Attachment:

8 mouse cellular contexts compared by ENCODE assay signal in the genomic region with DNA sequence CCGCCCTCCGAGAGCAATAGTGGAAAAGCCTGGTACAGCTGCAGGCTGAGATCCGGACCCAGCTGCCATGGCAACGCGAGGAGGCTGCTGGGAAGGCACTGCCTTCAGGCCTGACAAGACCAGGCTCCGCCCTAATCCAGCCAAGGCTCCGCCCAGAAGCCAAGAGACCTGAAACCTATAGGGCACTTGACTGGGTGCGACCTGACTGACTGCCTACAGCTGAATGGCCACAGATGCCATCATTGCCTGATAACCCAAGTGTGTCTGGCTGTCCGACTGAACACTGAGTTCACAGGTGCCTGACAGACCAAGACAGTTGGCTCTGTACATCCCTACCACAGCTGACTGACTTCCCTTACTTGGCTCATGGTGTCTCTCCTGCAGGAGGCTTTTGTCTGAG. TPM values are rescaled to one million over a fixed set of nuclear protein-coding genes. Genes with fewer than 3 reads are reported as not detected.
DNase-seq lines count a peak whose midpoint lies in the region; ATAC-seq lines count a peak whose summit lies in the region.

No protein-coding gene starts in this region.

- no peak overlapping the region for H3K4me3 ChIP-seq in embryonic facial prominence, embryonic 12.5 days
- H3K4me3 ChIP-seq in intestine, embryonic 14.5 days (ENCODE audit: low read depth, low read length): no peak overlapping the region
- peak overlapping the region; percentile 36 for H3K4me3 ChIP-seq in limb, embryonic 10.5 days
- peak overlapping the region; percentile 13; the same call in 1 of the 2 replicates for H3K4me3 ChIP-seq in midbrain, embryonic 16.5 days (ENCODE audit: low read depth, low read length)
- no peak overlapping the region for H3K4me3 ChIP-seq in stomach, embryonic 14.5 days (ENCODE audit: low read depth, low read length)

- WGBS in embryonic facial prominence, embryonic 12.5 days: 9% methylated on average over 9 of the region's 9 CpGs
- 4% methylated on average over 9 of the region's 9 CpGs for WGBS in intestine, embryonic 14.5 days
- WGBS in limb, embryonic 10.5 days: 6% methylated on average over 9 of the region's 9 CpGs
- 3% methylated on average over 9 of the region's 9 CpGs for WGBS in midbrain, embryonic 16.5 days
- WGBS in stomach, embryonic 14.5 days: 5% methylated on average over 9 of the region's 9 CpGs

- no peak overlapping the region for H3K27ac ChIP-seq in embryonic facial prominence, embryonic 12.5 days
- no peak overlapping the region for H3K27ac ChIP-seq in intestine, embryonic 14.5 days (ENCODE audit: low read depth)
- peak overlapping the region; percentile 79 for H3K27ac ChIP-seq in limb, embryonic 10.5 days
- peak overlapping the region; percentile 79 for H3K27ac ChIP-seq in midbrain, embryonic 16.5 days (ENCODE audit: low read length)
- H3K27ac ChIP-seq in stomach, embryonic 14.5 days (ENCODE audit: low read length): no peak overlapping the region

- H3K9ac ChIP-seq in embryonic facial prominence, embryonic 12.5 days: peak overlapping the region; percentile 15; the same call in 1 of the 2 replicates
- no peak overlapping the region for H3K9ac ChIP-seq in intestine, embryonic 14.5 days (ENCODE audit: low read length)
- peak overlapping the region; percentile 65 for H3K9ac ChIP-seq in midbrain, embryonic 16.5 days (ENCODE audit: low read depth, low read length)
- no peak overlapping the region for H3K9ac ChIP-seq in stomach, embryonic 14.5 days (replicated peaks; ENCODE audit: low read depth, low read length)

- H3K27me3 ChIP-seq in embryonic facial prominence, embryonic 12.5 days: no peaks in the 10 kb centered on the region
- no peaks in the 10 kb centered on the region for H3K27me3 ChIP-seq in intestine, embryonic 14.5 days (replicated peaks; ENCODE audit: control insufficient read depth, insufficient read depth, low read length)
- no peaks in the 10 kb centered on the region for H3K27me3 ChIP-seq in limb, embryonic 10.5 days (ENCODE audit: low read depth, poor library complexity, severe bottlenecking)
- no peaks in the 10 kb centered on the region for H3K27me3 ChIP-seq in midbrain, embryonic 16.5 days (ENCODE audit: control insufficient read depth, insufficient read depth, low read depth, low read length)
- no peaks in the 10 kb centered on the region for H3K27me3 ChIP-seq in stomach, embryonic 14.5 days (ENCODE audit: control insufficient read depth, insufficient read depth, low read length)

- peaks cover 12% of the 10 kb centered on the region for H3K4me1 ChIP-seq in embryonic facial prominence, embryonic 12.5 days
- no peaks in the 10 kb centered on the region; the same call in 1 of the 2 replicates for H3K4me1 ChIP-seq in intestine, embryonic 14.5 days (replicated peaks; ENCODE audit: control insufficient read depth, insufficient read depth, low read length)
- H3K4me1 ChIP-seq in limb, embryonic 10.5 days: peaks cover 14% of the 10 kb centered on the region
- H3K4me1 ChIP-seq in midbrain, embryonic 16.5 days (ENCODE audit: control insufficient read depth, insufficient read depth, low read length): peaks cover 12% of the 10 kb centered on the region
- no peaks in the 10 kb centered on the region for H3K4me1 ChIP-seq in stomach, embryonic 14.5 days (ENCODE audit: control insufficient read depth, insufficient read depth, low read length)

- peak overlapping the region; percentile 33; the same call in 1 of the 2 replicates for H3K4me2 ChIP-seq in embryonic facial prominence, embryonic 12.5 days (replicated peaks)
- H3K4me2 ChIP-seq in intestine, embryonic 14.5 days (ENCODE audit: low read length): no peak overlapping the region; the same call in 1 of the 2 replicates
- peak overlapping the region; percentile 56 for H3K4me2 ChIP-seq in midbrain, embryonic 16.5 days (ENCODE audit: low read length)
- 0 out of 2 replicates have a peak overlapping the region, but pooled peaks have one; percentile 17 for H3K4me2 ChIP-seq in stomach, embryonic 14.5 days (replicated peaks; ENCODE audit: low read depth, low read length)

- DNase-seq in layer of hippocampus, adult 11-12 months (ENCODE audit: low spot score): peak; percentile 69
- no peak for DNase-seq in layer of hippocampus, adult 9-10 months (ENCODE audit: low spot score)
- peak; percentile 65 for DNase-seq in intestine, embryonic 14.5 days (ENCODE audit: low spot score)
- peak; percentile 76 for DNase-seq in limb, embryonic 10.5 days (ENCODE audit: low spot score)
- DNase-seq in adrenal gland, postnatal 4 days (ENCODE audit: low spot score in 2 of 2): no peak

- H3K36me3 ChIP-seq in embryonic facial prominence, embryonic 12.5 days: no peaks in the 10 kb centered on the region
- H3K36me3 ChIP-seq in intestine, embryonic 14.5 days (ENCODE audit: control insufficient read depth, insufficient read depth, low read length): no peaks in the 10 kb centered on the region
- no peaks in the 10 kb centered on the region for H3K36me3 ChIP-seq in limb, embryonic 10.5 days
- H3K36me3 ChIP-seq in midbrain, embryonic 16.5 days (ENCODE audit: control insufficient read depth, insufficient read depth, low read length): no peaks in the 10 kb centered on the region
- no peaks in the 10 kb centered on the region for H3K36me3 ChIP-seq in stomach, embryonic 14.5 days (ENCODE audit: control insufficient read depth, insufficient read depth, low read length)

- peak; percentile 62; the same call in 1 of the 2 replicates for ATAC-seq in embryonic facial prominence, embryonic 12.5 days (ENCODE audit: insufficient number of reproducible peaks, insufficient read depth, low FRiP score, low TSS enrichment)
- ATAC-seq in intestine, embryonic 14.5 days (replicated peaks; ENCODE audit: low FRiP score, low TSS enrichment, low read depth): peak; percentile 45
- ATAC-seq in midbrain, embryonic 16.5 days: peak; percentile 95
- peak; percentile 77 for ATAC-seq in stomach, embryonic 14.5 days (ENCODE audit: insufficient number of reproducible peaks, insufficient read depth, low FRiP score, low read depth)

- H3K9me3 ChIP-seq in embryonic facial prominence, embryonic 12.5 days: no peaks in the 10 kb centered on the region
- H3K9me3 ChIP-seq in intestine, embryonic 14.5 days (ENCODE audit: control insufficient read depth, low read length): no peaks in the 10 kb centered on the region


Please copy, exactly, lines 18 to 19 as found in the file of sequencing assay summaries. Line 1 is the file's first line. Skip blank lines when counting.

- H3K27ac ChIP-seq in stomach, embryonic 14.5 days (ENCODE audit: low read length): no peak overlapping the region

- H3K9ac ChIP-seq in embryonic facial prominence, embryonic 12.5 days: peak overlapping the region; percentile 15; the same call in 1 of the 2 replicates